Richland County Health Department collaborates with six counties in the Southeast Region to plan for Public Health emergencies. The counties include Ransom, Sargent, Trail, Steele, and Cass.
The Emergency Preparedness group focuses on planning, training and conducting training exercises for all public health-related emergencies such as bioterrorism, pandemic flu and natural disasters. They also provide educational materials on preparing for emergencies at home and at work.
Links: Center's for Disease Control and Prevention
Environmental Health Services are contracted through Fargo Cass Public Health (FCPH). Environmental Services include but are not limited to:
• Radon & water testing kits available
• Inspection/Licensing of body art establishments, child care facilities, group homes, onsite septic systems, schools, and swimming pools
For more information go to:
City of Fargo Environmental Health
North Dakota Department of Health
Contact information: Environmental Health Division (FCPH) 701-476-6729 or email@example.com
Body Art Establishments
The Environmental Health Division of Fargo Cass Public Health regulates all establishments in Richland County that perform body piercing, tattooing, cosmetic tattooing, branding, and scarification. According to Richland County ordinances:
- All establishments that perform body art procedures must be licensed by the Richland County Health Department.
- All people wishing to perform any body art procedure must be at least 18 years old.
- All people wishing to receive any type of body art must be at least 18 years old. If under the age of 18, the written consent of the parent or guardian is required as well as the presence of the parent or guardian during the procedure.
Child Care Facilities
The North Dakota Department of Human Services requires any child care facility, other than an occupied private residence, where meals are prepared, to be licensed and inspected by public health. Some items that the environmental health department looks for during its yearly inspections are:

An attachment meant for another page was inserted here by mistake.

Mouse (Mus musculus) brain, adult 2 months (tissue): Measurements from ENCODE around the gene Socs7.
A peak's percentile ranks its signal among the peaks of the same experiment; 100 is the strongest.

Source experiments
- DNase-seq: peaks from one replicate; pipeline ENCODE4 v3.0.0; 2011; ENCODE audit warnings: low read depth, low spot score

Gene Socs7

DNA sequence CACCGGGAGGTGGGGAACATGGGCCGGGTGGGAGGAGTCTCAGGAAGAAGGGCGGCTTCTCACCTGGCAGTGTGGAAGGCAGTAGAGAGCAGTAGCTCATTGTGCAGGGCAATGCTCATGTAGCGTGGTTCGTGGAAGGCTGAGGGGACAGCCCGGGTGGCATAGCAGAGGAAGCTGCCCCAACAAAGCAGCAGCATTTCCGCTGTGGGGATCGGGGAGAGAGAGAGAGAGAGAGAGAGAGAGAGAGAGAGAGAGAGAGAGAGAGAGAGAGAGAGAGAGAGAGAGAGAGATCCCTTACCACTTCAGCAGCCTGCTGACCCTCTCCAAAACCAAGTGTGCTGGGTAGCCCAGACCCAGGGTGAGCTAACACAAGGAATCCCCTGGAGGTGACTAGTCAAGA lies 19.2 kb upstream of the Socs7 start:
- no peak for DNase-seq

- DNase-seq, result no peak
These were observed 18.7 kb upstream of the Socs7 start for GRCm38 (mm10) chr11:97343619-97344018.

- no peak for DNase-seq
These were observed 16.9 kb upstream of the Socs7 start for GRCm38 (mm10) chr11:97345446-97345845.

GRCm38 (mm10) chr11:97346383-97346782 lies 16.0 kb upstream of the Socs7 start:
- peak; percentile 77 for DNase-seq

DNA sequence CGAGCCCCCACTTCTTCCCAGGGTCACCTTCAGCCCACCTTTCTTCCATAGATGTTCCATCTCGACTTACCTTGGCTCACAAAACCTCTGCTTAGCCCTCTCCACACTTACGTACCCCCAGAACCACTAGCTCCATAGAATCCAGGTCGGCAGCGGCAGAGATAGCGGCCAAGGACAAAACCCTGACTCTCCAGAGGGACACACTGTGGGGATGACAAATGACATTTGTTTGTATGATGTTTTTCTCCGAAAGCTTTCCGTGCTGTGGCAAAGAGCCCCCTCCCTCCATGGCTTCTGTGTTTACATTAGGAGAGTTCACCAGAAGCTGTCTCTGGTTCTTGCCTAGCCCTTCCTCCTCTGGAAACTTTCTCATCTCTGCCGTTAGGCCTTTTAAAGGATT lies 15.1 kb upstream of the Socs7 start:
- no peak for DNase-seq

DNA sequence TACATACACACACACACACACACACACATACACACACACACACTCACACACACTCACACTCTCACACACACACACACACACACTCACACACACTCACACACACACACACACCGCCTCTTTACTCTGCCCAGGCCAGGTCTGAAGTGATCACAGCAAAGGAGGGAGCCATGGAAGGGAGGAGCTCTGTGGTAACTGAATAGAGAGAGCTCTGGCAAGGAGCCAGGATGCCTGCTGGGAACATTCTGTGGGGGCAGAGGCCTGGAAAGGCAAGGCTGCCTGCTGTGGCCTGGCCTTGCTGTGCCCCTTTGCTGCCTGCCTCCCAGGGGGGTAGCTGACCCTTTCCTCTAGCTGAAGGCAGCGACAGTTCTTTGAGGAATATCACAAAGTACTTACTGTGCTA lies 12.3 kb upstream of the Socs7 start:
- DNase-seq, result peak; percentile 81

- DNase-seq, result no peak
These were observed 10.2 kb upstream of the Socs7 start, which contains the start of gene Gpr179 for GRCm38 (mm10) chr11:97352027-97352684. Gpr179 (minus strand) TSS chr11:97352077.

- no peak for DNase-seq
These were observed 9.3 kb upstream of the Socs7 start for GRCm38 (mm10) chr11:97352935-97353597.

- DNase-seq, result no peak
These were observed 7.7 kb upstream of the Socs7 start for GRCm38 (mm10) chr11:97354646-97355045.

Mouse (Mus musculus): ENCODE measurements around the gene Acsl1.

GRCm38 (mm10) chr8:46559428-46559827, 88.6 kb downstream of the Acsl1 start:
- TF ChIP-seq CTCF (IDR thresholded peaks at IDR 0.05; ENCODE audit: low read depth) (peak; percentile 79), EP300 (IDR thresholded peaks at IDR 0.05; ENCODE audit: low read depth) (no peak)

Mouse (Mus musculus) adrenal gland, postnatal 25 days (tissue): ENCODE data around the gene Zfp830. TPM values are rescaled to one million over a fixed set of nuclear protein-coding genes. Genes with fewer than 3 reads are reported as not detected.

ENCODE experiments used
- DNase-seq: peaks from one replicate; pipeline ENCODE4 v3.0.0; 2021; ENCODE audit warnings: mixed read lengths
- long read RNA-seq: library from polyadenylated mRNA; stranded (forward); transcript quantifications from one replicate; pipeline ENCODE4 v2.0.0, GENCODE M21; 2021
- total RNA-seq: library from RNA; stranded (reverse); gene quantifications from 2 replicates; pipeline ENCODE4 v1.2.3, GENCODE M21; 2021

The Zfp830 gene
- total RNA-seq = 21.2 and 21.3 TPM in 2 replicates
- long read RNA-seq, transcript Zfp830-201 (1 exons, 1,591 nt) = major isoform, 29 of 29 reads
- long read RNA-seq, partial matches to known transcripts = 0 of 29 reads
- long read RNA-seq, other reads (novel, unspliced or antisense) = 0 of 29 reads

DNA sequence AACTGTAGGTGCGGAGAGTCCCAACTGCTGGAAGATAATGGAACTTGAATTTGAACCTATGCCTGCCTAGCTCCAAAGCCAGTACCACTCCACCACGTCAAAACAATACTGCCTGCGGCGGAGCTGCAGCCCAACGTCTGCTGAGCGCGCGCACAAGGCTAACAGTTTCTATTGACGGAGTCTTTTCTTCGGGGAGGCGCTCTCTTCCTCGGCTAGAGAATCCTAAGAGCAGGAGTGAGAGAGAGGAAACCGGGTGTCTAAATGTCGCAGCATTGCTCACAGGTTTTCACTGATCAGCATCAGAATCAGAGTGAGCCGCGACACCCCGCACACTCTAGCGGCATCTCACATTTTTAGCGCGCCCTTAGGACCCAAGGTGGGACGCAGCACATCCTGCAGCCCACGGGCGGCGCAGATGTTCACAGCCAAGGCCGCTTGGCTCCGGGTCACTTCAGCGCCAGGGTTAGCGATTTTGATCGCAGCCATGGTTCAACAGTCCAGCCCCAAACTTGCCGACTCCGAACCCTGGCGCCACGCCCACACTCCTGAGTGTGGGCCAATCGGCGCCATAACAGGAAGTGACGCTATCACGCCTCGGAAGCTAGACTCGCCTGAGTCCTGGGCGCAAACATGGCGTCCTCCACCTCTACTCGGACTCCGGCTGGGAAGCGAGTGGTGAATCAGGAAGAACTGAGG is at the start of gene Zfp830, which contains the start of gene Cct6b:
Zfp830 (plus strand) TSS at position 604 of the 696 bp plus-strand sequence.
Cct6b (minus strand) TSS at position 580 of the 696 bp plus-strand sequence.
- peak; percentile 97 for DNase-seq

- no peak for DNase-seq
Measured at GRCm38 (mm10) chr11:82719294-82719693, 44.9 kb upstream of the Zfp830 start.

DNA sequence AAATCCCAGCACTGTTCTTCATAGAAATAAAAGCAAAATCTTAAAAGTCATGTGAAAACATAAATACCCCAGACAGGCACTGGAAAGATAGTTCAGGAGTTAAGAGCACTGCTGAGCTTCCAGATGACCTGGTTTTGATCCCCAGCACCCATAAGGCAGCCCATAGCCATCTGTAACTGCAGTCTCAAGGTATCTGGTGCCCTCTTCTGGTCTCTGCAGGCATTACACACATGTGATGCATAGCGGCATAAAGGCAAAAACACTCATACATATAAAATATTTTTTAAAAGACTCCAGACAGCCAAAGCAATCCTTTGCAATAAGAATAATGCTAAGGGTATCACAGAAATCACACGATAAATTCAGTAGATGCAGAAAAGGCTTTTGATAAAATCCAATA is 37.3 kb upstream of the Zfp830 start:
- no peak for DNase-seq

- Proper food preparation and handling
- Toys and playground equipment are safe and in good repair
- Water temperature at sinks is less than or equal to 120º F
- Diaper changing areas are cleaned and sanitized after each use
- Overall facilities are in good repair
Public and Semi-Public Pools
All public and semipublic pool facilities are required to adhere to the rules set forth in the Richland County Ordinance. The primary goal of these rules is to ensure a safe swimming pool facility by approving the pool designs, regulating water quality, and enforcing recordkeeping practices. Proper swimming pool design and operating practices protect the public against:
- infections transmitted through the pool
- infections transmitted through the bathhouse facilities
- physical injury within and about the pool
The following is a summarized list of the pool regulations enforced by the Environmental Health Department:
- Blueprint design and construction practices must be approved prior to the construction of any semipublic or public pools or spas.
- Routine bacteriological sampling must be conducted at least once a week for public installations and once monthly for semipublic facilities.
- The owner or operator of a pool facility shall maintain on the premises records of microbiological analyses, all pool-related correspondence, plus documentation of daily operation and maintenance practices for a minimum of three years.
- Swimming pool water must have sufficient clarity at all times so that the main drain or drains located at the deep end of the pool are clearly visible from the pool deck.
- All pool facilities shall disinfect the pool water by continuous chlorination or other means or methods of equal bactericidal efficiency.
On-Site Septic Systems
The Fargo Cass Public Health Division of Environmental Health permits and inspects all septic systems that are installed in Richland County and licenses all septic system installers in the county. With the information gathered from a soil percolation test done by a private soil analyzer, the department gives the proper sizing factor to the septic system installer. While the septic system is beinig installed, our inspector ensures that the system is installed according to the specifications given at the time the septic system permit was granted.
The Environmental Health Division also inspects existing septic systems at the request of the current homeowner. Some lending institutions require that an inspection of the septic system be conducted before approval of a home loan. This is to ensure that the future home owner doesn't purchase a home with an improperly installed or failing septic system.
• You can test your home for radon by contacting us for a free radon test kit.
Radon is a gas that you cannot see, feel, smell, or taste that is produced by nature. Radon can get into your house through cracks in the floor or basement walls. It can also get in through drains in the floor or through the openings around pipes. Radon can make you sick by causing damage in your lungs.
For more information on Emergency Preparedness/Environmental Services contact us by phone or email or use our Request for Information form.